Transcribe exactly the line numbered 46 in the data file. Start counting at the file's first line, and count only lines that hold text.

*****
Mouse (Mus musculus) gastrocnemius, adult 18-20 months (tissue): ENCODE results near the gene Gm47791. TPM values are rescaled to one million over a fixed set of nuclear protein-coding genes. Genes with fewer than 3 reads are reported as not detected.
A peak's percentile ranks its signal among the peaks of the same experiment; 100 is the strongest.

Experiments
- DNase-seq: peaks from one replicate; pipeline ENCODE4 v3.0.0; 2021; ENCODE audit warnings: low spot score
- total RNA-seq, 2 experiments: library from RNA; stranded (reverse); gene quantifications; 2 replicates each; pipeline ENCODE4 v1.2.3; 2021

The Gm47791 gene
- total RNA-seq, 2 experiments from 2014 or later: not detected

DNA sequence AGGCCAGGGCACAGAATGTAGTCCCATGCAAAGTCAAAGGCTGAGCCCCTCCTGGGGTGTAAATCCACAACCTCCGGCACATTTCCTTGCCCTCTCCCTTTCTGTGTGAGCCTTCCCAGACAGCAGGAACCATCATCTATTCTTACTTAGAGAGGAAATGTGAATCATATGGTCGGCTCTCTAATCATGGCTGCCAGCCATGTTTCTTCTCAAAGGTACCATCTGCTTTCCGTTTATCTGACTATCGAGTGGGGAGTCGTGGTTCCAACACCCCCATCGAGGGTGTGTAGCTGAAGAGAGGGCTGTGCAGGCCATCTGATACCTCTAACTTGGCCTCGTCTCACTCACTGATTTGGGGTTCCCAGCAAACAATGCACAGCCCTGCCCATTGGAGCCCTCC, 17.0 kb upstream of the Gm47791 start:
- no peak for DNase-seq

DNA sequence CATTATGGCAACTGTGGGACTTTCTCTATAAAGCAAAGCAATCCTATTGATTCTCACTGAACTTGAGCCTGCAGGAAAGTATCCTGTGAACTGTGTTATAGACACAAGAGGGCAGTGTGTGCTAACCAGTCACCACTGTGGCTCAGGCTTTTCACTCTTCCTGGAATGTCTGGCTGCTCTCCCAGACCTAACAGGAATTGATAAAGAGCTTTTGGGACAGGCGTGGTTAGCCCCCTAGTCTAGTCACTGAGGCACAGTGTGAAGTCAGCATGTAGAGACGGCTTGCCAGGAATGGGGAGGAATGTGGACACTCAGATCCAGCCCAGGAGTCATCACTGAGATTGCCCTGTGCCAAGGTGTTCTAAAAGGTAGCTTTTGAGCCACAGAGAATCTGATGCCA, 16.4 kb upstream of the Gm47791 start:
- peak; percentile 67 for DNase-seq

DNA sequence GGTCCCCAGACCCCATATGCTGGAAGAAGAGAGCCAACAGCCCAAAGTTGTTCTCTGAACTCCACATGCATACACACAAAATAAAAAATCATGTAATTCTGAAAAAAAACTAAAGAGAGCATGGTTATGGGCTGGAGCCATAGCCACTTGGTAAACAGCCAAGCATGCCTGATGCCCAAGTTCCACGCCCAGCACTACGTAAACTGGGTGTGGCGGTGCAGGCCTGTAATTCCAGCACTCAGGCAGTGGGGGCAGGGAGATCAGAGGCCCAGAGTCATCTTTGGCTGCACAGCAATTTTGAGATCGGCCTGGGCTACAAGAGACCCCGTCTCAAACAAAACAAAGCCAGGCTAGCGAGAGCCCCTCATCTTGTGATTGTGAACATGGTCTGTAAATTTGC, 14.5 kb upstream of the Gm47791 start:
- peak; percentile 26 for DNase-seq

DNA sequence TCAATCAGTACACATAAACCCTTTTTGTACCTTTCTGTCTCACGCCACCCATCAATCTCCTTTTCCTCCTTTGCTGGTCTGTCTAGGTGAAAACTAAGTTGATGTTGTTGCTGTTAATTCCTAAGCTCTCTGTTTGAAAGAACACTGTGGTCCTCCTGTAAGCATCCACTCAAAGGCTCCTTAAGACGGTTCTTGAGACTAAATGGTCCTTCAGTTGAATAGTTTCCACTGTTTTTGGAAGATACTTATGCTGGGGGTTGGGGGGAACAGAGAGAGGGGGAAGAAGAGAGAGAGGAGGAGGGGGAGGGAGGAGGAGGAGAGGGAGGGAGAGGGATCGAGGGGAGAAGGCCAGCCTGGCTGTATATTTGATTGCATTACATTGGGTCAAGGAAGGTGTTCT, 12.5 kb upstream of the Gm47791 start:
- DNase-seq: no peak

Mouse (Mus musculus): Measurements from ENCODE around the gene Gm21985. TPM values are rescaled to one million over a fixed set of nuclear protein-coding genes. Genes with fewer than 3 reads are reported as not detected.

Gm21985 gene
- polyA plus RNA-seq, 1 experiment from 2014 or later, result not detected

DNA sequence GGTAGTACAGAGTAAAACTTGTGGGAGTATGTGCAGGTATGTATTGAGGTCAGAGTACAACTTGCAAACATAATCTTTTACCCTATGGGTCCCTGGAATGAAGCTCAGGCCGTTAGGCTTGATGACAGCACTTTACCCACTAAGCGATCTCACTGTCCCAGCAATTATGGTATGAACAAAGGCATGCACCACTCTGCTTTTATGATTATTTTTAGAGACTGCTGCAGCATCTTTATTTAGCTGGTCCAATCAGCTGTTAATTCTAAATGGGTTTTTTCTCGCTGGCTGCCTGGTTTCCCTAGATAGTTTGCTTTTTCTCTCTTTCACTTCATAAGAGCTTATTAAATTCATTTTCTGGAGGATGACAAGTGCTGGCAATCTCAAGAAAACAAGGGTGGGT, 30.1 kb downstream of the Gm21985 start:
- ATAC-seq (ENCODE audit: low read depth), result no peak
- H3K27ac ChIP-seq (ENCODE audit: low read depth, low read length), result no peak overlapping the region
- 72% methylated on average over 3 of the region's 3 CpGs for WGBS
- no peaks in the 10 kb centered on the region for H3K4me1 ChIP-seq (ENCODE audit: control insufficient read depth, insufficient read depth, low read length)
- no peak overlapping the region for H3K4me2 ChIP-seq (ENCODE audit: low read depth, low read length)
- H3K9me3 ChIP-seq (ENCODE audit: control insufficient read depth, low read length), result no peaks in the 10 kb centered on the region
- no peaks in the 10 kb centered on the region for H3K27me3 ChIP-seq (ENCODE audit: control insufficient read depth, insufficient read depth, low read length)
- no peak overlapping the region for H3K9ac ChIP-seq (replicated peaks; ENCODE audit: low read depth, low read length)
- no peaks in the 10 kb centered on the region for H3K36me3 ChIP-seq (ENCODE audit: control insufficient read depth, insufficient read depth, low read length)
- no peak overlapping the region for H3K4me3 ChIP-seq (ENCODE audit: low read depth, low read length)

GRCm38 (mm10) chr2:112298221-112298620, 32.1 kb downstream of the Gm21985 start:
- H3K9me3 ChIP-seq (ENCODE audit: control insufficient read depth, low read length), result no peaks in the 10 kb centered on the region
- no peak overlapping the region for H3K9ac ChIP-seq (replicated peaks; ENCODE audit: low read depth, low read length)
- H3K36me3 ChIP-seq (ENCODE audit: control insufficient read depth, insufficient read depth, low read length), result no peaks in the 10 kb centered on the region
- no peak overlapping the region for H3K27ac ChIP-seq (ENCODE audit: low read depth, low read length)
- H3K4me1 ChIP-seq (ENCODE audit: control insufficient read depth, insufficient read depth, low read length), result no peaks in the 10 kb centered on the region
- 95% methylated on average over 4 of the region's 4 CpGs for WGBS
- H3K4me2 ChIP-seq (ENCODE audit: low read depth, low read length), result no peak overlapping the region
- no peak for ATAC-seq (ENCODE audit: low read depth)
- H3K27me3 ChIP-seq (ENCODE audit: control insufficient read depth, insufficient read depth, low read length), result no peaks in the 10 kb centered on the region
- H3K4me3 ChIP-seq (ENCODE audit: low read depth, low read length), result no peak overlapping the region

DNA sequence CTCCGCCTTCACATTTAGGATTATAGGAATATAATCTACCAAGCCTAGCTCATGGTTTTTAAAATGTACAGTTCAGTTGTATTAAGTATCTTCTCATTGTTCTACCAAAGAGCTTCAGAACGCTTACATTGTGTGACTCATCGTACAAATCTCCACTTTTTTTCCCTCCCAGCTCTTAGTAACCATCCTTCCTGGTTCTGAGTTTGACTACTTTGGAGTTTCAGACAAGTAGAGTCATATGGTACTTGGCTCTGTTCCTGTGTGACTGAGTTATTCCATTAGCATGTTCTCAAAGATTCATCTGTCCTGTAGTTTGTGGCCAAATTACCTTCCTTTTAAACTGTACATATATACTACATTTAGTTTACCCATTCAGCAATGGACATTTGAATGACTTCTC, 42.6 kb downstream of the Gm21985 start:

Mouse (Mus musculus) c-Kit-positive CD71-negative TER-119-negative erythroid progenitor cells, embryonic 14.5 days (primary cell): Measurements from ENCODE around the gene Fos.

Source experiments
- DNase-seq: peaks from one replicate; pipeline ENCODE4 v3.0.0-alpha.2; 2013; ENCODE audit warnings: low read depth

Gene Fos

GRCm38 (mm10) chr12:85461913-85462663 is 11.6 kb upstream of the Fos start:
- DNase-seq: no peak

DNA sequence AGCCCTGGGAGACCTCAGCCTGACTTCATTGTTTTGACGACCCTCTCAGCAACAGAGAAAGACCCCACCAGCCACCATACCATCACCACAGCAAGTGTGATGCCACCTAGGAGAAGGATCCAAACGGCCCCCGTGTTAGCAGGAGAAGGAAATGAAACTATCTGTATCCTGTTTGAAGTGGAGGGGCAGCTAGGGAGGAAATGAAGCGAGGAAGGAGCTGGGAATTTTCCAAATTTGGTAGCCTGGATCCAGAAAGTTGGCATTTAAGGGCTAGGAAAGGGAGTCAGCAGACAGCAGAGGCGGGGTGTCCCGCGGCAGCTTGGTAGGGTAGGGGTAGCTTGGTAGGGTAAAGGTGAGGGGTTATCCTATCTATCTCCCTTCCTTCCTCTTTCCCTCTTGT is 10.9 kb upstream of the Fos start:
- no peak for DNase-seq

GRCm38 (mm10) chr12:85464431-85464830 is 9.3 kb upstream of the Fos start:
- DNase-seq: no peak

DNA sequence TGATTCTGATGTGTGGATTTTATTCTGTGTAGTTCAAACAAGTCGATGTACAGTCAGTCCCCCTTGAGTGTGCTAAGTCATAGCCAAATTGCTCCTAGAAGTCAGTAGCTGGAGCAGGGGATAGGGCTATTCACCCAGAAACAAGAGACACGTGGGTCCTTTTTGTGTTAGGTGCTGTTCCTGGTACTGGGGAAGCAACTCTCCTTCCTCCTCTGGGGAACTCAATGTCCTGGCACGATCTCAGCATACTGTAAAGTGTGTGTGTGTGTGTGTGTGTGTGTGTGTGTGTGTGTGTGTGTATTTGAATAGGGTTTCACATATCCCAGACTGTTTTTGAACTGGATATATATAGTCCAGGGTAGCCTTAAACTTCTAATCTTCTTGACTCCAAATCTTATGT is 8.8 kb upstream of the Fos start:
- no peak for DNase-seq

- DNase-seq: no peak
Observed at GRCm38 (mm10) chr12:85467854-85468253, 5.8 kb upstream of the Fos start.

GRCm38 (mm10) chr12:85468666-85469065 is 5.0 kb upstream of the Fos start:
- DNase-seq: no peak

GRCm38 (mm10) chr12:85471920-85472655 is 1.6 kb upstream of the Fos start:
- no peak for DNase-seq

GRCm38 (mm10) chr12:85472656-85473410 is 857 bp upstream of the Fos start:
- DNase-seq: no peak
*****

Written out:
GRCm38 (mm10) chr12:85461913-85462663 is 11.6 kb upstream of the Fos start: